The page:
An Afternoon With Allen West

An Afternoon With Allen West

"If you are not willing to do what needs to be done, you must be committed to not being the first generation to pass along something greater."

“Stand strong, with resolve and courage.”

With a perseverant gaze, a depth in his eyes, and a voice as soft as it was strong, Allen West spoke these words with silent confidence and manifest authenticity that is so very rare in the political realm today.

A few weeks ago, I had the distinct pleasure of not only hearing Colonel West give what is perhaps one of the greatest speeches I have heard, but I also had the honor of getting to interview and then spend part of the afternoon with him at the Kansas GOP Convention. Though I had known of him for a long time, I was not too familiar with him until just before the conference.

Early Saturday afternoon, I had been standing in one of the empty conference rooms as everyone was attending various county and sub-party meetings. I looked out of the doors, and I saw Colonel West standing nearby. Being that I was not overly familiar with his personality, it took more courage than I was expecting to walk over and strike up a conversation. After less than two minutes of talking, however, it became very obvious that I was talking to perhaps one of the only politically involved individuals today who was genuinely humble, generous, and caring. I will never forget the authentic gratitude in his eyes when I mentioned my various family members who have served their nation as soldiers, firefighters, and emergency medical personnel. Though I did not have a chance to conduct a formal interview at that time, I was grateful for the opportunity to make a connection with such a highly-esteemed man. Like an old friend, as I saw him throughout the day, our discussion carried on as he remembered who I was and continued to make an effort to allow a conversation to continue. My chance to interview him finally arrived as he was being escorted to the VIP room, just before his speech. As we walked and talked, I asked him questions about young conservatives facing backlash on college campuses and recommended courses of action, of general activism, and of advice he had for those who desired to chase their obligations of public service to their nation. When the topic of violent and hosilte counter-discussions and attacks – such as the riots that occurred at UC Berkely – he simply stated, “Well you have to stay strong and continue to show resolve and courage…I was recently able to come here and speak for the young Republicans here at Kansas State, and it’s just great seeing the young people and knowing you’re on the right side of the issues. You can’t be intimidated and you can’t be coarse, you just have to continue to fight on…what [the violence] is reflective of is that they realize that they cannot win on the merits of their argument or debate and they – as they did in Berkley – they resort to violence and they resort to being the true fascists and trying to shut down free speech.”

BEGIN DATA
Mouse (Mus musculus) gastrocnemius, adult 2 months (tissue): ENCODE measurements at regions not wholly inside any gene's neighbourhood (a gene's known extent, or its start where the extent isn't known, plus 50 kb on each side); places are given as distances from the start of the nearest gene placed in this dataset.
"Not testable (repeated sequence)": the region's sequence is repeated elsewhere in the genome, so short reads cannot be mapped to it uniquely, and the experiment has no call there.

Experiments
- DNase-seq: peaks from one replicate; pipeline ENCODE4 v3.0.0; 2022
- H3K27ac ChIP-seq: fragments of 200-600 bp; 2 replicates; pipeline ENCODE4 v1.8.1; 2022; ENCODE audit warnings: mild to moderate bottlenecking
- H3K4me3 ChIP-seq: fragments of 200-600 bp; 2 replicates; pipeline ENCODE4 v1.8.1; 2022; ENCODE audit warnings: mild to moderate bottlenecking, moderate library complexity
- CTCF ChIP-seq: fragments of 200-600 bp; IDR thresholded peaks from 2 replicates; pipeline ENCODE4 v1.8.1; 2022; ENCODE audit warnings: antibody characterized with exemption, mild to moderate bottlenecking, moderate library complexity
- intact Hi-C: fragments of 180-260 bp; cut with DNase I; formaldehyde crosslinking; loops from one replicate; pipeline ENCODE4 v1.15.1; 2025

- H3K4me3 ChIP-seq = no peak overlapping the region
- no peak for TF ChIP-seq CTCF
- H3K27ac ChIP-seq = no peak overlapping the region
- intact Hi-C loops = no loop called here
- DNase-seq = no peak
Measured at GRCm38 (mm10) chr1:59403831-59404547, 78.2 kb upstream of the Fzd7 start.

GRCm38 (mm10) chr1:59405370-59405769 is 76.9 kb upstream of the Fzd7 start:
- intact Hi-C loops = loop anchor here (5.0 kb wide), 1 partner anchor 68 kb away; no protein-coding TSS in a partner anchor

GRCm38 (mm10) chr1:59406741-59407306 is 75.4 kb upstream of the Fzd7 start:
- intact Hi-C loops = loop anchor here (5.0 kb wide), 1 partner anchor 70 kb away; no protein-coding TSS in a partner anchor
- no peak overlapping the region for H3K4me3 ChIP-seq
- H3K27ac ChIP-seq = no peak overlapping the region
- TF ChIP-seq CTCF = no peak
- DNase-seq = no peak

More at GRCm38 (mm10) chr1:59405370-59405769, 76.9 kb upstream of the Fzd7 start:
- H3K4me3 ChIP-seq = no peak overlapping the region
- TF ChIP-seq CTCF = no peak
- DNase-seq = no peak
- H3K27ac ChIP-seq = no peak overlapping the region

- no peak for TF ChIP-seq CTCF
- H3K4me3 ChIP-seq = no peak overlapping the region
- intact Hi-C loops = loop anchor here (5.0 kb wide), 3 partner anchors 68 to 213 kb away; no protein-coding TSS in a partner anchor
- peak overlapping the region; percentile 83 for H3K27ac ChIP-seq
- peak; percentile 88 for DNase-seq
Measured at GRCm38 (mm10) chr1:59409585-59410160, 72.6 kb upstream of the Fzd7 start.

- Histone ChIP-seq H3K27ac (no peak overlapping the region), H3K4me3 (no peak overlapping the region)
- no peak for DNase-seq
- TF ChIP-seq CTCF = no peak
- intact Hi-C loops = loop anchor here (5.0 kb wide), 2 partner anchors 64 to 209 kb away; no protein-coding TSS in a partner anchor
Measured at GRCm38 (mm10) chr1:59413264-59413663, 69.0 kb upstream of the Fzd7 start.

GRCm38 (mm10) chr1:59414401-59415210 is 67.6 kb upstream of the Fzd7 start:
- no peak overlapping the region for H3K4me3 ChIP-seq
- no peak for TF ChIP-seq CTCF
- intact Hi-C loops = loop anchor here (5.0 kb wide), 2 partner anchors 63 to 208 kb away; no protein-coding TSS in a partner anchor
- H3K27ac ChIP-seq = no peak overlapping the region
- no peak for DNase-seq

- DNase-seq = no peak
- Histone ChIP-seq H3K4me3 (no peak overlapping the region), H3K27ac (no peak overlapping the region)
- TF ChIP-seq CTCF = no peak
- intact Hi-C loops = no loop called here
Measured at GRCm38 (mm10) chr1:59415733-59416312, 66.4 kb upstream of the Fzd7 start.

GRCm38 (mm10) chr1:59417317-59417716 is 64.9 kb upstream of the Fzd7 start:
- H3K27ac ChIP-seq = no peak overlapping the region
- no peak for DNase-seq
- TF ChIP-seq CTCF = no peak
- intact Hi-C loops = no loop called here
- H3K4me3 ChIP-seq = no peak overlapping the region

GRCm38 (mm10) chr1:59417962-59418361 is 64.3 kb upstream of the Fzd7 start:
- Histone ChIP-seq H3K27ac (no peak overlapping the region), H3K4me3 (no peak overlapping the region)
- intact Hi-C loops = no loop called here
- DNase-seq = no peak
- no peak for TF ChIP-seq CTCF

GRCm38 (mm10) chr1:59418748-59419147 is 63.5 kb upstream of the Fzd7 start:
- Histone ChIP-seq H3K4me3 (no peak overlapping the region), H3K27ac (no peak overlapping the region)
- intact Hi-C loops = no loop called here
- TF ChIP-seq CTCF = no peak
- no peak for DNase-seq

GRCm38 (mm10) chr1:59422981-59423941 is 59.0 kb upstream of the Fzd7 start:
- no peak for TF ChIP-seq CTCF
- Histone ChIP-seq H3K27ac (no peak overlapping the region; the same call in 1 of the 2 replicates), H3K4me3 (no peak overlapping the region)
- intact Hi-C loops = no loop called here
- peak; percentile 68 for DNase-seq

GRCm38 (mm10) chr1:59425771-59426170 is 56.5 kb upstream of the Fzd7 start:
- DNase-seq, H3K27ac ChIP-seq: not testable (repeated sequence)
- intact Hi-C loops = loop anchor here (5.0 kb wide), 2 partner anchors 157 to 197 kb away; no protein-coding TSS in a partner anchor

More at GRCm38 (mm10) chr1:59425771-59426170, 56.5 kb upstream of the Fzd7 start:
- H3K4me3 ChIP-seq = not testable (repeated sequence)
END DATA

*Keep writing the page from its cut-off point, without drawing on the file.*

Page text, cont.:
After our short but enlightening interview, Colonel West made his way to the stage and I to the tables, where I then witnessed a phenomenal speech. Keep in mind, I am the weird kid who listens to famous and great speeches while I'm cooking, traveling, or getting ready. I have sat through countless speeches from students, parents, various leaders, and elected officials of all levels. The power of words fascinates me, just as how several sentences woven together with the strands of passion can redirect the course of humanity. I can honestly and wholeheartedly say that this speech was one I had not seen the like of to this point.

Colonel West attended K-State, and he had an instant connection with the audience due to the simple fact that he could call the same open ranges, sunflower fields, and starry skies home. He consistently emphasized the importance of unity in the GOP and the United States in general, rather than an “us versus them” mentality. At one point in his speech, he stated, “This has to be the party that doesn’t just stand for the rich or the poor, this is the party that is for everybody. We have to make them know they have a voice with us.” He also spoke at length about the vitalness of the GOP recognizing the injustice of lumping Americans into stereotypes and numbers instead of seeing them as individuals with souls, stories, and successes. “We are the party of the individual, not the collective.” As he continued, he spoke of the future of the GOP and the potential it retains. “GOP should be known for standing for the Growth, Opportunity, and Potential of all Americans, and this is what the American Dream should be…generations pass son something better than what was before them. We must pass on something that was better than what was passed on to us.” He then addressed the importance of supporting and funding those who protect and defend the Constitution and the United States on the front lines of combat and behind the scenes in the military, so that “liberty may shine forevermore on the shores of these United States of America.” He then declared, “If we can’t understand that this is part of life, liberty, and the pursuit of happiness, then we will no longer be making America the victors.”